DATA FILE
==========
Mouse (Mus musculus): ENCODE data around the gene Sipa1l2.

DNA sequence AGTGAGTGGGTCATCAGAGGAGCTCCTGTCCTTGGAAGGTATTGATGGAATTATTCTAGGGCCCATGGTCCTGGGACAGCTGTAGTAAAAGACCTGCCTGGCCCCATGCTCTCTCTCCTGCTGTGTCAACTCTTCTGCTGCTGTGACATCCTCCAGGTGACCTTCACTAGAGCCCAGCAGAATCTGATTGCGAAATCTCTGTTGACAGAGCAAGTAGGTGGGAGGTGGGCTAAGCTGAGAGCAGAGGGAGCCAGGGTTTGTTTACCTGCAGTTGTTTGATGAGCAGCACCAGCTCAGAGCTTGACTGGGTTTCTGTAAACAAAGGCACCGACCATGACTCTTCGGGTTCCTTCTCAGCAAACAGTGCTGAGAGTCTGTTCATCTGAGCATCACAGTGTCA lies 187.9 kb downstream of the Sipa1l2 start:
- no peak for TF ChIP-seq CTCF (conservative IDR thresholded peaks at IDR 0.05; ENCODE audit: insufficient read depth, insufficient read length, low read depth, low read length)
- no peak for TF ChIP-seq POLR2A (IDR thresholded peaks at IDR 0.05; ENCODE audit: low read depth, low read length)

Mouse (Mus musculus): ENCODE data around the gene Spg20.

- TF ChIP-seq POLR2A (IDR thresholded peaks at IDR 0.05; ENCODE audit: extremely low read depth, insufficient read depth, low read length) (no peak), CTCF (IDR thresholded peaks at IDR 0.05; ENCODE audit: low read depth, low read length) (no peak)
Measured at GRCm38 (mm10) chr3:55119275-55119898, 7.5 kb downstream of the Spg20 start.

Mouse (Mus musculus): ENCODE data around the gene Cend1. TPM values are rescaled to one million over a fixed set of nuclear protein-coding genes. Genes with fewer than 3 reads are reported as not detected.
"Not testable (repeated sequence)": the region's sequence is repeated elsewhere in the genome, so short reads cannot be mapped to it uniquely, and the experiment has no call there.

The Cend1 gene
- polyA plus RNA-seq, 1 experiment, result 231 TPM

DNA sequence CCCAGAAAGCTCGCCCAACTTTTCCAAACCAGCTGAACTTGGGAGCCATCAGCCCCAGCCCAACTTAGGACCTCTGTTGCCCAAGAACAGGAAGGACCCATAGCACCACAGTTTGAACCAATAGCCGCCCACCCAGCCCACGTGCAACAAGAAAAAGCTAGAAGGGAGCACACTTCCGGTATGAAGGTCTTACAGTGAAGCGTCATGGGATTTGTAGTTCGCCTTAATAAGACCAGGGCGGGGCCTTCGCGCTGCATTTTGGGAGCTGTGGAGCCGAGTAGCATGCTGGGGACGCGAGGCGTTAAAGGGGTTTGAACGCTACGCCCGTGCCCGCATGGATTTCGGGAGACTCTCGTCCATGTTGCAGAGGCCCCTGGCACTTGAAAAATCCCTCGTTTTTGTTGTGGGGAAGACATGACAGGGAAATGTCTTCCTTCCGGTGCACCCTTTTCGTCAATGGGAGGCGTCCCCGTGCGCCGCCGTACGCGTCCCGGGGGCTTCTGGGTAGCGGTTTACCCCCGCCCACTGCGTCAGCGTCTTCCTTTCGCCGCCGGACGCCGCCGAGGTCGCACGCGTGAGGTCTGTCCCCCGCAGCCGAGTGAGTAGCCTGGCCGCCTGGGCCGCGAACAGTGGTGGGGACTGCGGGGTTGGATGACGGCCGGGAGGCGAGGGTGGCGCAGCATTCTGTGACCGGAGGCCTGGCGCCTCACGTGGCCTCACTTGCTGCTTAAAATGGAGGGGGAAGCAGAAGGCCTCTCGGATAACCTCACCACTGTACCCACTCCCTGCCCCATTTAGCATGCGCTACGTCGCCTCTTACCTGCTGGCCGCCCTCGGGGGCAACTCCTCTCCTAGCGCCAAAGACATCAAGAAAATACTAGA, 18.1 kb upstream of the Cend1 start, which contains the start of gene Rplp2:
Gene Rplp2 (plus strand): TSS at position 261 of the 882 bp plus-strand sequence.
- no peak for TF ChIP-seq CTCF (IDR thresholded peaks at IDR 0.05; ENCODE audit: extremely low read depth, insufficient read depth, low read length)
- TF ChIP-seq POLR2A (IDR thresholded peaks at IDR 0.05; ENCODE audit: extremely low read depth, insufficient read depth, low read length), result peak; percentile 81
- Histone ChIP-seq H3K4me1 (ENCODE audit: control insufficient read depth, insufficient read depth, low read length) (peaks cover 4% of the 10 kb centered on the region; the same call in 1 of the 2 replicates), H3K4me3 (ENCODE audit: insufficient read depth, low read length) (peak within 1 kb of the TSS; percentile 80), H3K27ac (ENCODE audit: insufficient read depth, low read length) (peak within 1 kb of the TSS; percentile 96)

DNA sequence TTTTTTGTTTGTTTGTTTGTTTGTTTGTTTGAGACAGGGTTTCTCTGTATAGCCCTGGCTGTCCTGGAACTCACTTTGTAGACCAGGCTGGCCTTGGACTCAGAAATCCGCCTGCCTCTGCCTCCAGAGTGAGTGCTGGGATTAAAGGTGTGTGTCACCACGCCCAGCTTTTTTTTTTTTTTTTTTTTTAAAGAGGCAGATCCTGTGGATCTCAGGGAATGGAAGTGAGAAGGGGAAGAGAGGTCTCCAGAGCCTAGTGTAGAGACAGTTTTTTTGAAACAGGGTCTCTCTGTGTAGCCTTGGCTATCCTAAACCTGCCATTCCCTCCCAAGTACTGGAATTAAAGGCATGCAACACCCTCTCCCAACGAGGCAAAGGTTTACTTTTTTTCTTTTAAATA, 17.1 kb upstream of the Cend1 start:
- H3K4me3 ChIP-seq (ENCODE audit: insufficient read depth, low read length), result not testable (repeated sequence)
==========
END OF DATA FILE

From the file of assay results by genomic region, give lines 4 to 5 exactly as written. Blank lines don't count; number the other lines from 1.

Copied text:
- no peak for TF ChIP-seq POLR2A (IDR thresholded peaks at IDR 0.05; ENCODE audit: low read depth, low read length)

Mouse (Mus musculus): ENCODE data around the gene Spg20.